important evolutionary step away from "rooted construction" (identity of
biotope and structurotope, great apes) to independent selection of
nesting/resting/camping sites and sites where construction materials were
taken (divergence of bio- and structurotope with appearance of tools).
Anyone familiar with structural conditions in the anthropological framework
may be aware that the apearance of tools might have produced dynamic
processes of building. Different materials could be mixed into the same
construction, using different techniques (binding,
bundling, weaving etc.). Sharp blades and axlike uses might have provided
construction materials with increasing stability and durability.

Increased brain size could be explained by a functionalisation of
fibroconstructive objects mainly in the framework of territorio-semantic
systems using "semantic architecture" for nuclear and peripheral
demarcation. Most importantly, emotional tensions among groups and their
home-ranges would thus increasingly be focussed on objects. These
differentiated systems, however, requested the memorisation not only of
fibroconstructive techniques, structural conditions and forms, but also of
their location(s) within a given environment, and, consequently,
territorial control.

Paleolithic *tectiformes* clearly indicate that fibroconstructive
industries existed early in cultural history (semantic, as well as domestic
architecture). However, factually, fibroconstructive technologies only left
traces if they were combined with durable materials (e. g. stone circles),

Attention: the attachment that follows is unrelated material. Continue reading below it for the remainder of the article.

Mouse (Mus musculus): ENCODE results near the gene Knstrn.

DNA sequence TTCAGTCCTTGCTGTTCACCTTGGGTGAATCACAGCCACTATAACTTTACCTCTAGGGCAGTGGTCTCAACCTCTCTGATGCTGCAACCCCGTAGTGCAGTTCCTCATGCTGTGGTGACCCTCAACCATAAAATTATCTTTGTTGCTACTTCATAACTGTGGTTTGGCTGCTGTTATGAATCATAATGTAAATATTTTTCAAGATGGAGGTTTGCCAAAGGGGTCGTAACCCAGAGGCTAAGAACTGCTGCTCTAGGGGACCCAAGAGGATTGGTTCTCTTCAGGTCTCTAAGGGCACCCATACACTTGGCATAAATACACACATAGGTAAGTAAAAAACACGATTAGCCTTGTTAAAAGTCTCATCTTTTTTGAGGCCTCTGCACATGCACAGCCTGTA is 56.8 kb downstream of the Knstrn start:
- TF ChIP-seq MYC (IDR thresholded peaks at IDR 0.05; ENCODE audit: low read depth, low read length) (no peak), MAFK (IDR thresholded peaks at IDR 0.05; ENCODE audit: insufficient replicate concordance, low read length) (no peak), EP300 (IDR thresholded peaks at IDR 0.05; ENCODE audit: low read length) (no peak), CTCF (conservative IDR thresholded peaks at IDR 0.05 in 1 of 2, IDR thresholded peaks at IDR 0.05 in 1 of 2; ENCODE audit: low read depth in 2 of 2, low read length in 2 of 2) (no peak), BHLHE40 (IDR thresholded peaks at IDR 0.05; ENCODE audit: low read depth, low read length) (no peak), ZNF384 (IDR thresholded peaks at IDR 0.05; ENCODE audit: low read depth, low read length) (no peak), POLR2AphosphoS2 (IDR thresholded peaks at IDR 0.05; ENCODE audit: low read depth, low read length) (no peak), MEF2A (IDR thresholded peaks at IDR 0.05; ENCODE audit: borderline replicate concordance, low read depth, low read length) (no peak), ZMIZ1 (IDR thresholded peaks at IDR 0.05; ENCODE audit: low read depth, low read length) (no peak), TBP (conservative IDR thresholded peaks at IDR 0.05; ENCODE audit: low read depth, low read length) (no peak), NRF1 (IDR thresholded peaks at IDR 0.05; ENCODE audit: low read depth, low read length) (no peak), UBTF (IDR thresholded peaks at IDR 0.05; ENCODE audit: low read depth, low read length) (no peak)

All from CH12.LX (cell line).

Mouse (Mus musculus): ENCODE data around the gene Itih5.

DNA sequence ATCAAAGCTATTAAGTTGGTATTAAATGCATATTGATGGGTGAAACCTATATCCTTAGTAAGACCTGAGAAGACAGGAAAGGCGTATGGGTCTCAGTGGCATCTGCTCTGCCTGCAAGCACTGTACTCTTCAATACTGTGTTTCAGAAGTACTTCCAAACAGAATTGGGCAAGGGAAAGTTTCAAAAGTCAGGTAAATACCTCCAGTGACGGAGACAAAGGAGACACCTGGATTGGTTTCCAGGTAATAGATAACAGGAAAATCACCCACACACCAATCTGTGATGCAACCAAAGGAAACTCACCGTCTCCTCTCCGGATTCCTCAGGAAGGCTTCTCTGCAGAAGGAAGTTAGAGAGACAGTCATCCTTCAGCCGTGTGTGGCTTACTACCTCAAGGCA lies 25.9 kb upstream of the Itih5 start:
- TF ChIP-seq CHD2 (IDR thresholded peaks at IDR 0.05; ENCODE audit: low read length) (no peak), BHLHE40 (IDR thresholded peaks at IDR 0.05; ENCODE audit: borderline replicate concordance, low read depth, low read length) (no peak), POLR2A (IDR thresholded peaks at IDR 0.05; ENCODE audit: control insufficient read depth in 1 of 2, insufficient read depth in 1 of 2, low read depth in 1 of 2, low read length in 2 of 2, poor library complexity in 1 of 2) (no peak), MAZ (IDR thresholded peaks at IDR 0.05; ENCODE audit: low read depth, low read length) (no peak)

but, theoretically, they must have formed the dominant characteristic
throughout the prehistorical habitat.

There are three supporting arguments:

1) Maybe the *historistic definition of material culture* in archaeology
is inadequate for an anthropological problem (evolution of man and material
culture; potential time-span: more than 20 million years). We would have to
define material culture anthropologically, including the concept of
dominantly fibrous material culture of ethnology as a survival of
pre-lithic fibroconstructive industries (Hirschberg/Janata 1966-89).

2) Evidently the human body shows physical traits of its "man the
builder-past" (bipedic position of body, precision grip of hands,
flattening face, focussed view).

3) The high capacity of humans to visually perceive and organise very
complex orders (e.g. semantically, symbolically, socially, in space) may be
a relatively new domain which offers new insights and, maybe better and
richer understandings of the human cultural past.

P. J. Wilson's book "The domestication of the Human Species" (1988) is a
good introduction to this approach. Wilson emphasises the visual and
spatial orders imposed on human behaviour by houses and settlements and
considers these orders as a "diagram" for culture. He proposes the
sedentary and thus fairly evolved conditions of house and settlement
(Meso-/Neolithic) as *prime movers* of higher culture (power, social
hierarchy). Most of what he suggests, however, can also be applied to the
"Oldowan house" as well as - theoretically - to Miocene "[pre-lithic]
fibroconstructive industries" beginning very likely with Proconsul and
continuing - among great apes - until today (nestbuilding/ night camps;

In short, we might suggest **'architecture' as the prime mover**! The tool
was secondary due to minor complexity, but produced an architectural
revolution of increasingly high complexity (subhuman, semantic, domestic,
sedentary architecture, centralised urban habitat with control over
pre-urban rural survivals). It might have been the *prime mover* in brain
development, producing great advantages in regard to territorial control.


Nold Egenter

P.S. The abovementioned authors and books can be found in the bibliography
of the 'Apes Nest Controversy' in our website: